Peter Nowak has a terrific post that responds to ten frequently heard myths about usage based billing.
Archive for February, 2011
In regard to the watch list, Canada does not recognize the 301 watch list process. It basically lacks reliable and objective analysis. It’s driven entirely by U.S. industry. We have repeatedly raised this issue of the lack of objective analysis in the 301 watch list process with our U.S. counterparts.
This report is what Canadian officials have in mind when they talk about it being driven entirely by U.S. industry. There are many aspects worth noting in this year’s report – the criticism of countries like Vietnam and the Philippines for encouraging the use of open source software (the Vietnamese program was established to help reduce software piracy), the criticism of Bill C-32’s digital lock provision that allows cabinet to establish new exceptions (the IIPA would like any new exceptions to be both limited and for a limited time), and the near universal demand that countries spend millions of public dollars on increased policing, IP courts, and public education campaigns.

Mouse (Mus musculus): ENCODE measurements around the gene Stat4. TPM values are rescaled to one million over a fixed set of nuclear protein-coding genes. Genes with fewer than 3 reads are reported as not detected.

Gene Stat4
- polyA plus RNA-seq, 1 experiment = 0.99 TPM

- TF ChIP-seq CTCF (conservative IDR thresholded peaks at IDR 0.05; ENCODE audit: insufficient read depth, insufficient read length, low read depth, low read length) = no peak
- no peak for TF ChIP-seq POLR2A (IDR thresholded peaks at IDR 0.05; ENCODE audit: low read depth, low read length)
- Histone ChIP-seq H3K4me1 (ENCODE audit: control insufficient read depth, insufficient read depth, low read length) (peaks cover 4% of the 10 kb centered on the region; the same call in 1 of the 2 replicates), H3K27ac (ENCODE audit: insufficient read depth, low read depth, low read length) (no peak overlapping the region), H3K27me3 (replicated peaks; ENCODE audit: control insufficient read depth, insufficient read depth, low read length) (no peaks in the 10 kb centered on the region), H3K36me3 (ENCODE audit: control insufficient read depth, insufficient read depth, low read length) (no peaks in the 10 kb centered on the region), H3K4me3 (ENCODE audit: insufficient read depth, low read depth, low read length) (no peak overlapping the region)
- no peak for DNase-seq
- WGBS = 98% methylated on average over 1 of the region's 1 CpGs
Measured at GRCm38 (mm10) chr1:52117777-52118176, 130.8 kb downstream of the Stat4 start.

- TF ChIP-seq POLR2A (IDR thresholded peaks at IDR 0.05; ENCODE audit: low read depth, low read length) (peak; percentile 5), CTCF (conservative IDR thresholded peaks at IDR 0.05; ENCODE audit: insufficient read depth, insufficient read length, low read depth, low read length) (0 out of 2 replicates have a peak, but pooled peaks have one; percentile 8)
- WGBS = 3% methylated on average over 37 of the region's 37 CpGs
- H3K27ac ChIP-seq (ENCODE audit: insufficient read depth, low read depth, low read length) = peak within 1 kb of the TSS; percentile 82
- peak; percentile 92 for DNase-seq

Of particular note, however, is the fact that the IIPA report provides a fairly convincing case that there is considerable flexibility in implementing the WIPO Internet treaty anti-circumvention rules.
The CRTC has closed the net neutrality complaint against Rogers, concluding that it is satisfied with the ISPs response and disclosure practices.